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DES MOINES – The Iowa Department of Natural Resources (DNR) State Forest Nursery is promoting butterfly and songbird habitat with its March Butterfly and Bird seedling packet.
“This packet consists of four shrub and one tree species selected for their potential to attract butterflies and songbirds to your property,” says State Forester Paul Tauke. “There has been an increasing amount of attention and concern over the declining number of pollinators active on our landscape. Planting a Butterfly and Bird packet is one small way to help these species recover and improve the health of our environment.”
This Butterfly and Bird packet is only available in March. Cost for the 250 bare-root seedlings is $190 plus tax, shipping and handling, the same price as a regular 200-seedling packet. The Butterfly and Bird packet includes 50 each of the following:
Arrowwood produces white flowers in late May to early June followed by bluish-black berries in the fall. Found in open woodlands, along forest edges and stream sides, it attracts and provides a nectar source for butterflies such as the spring azure, red admiral, eastern comma, red-spotted purple, white-m hairstreak, question mark, and the striped hairstreak, a species of special concern, and the threatened Baltimore butterfly. It is a larval host for Henry’s elfin butterfly.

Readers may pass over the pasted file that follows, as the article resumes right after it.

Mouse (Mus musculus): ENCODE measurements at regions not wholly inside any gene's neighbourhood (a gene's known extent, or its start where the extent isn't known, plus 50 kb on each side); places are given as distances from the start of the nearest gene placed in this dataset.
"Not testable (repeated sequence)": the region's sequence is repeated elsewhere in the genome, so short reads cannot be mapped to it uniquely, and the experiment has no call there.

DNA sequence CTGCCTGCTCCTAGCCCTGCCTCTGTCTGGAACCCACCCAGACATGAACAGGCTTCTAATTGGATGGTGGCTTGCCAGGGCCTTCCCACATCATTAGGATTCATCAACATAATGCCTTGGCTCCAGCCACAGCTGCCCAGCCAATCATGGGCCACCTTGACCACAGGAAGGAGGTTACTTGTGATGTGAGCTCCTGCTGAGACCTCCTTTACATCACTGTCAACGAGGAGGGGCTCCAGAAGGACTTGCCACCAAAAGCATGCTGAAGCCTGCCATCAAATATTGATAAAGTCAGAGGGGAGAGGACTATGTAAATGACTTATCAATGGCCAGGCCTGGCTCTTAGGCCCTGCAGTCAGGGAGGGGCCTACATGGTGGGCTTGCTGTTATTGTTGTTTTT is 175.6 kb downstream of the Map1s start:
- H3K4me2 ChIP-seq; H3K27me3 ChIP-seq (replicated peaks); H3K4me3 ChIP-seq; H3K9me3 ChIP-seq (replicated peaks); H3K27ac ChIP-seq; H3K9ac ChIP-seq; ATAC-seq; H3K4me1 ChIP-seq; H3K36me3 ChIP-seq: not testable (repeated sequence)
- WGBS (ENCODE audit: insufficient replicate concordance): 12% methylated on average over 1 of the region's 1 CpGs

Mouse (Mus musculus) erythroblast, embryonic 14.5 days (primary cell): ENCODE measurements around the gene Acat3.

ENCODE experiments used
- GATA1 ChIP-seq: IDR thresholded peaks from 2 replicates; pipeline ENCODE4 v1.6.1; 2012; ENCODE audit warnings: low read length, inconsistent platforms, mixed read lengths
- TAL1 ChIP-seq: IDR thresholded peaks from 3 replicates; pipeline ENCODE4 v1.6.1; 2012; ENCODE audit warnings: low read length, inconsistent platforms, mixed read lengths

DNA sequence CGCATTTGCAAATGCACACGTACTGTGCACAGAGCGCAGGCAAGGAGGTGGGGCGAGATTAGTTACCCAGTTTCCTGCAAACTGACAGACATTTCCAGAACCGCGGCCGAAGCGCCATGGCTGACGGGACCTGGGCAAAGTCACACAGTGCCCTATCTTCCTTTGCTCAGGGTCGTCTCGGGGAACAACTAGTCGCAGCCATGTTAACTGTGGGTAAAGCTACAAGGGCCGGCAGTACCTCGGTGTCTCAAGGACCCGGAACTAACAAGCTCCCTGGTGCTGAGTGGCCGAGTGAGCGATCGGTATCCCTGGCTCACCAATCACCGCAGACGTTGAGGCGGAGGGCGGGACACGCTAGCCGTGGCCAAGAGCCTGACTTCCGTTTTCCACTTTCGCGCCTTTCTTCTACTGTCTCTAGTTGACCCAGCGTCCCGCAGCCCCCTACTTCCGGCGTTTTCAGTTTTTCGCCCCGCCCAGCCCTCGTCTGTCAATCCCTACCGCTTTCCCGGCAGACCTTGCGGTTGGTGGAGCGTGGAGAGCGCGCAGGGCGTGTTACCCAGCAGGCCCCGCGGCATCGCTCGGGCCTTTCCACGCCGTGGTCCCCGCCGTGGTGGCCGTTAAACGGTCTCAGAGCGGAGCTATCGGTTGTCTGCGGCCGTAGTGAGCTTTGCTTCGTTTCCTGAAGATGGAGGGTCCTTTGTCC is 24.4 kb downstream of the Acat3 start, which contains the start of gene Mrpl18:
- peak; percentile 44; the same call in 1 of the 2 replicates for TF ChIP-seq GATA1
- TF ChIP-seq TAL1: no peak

Chokecherry flowers from April through July and attracts butterflies, honeybees and other pollinators to its flowers and nectar. The caterpillars of the red-spotted purple butterfly use chokecherry leaves as a food source. It is a larval host for the great ash sphinx and the hickory hairstreak, another butterfly species of special concern. It is a nectar source for Juvenal’s duskywing and Henry’s elfin butterflies. Robins, thrushes, grosbeaks, woodpeckers, jays, bluebirds, catbirds, kingbirds and grouse eat chokecherries.
Redosier dogwood produces cream flowers in May and June. It is a larval host for the spring azure butterfly, and nectar source for the American snout, banded hairstreak and white-m hairstreak butterflies. Redosier dogwood also provides food for the northern flicker, robin, eastern bluebird and purple finch.
Ninebark produces clusters of white flowers and blooms in late spring to early summer. Its flowers provide a nectar source to butterflies and other pollinators.
This medium to large native tree is a valued urban shade tree. It is a vital larval host plant for many butterflies, including the emperor, question mark, American snout and wild cherry sphinx. The round, deep purple fleshy fruit of the hackberry is attractive to a variety of birds and other wildlife, and is edible to humans.
The seedlings are between 8 and 24 inches, depending on the tree or shrub species.
To take advantage of this offer, call the State Forest Nursery at 1-800-865-2477 between 8:00 a.m. and 4:30 p.m. and mention the “Butterfly and Bird Packet.”
For more ideas and information about attracting pollinators to your property, download the new Iowa’s Woodlands: Vital Habitat for Native Pollinators at
Each month, the State Forest Nursery creates a different specialty packet with a unique mix of tree and shrub species. This month’s specialty packet is only available to order through March 31, 2017.
Anyone can purchase seedlings from the Iowa State Forest Nursery for CRP projects, to increase wildlife habitat, pollinator potential or to diversify backyard woodlands. More than 40 species are available from the nursery. Seedling choices, including photos and descriptions, can be seen in the seedling catalog at www.iowadnr.gov/nursery and click on “Seedling Catalog.”
For more information about this monthly special or other tree and shrub seedlings, contact the Iowa DNR State Forest Nursery at 1-800-865-2477.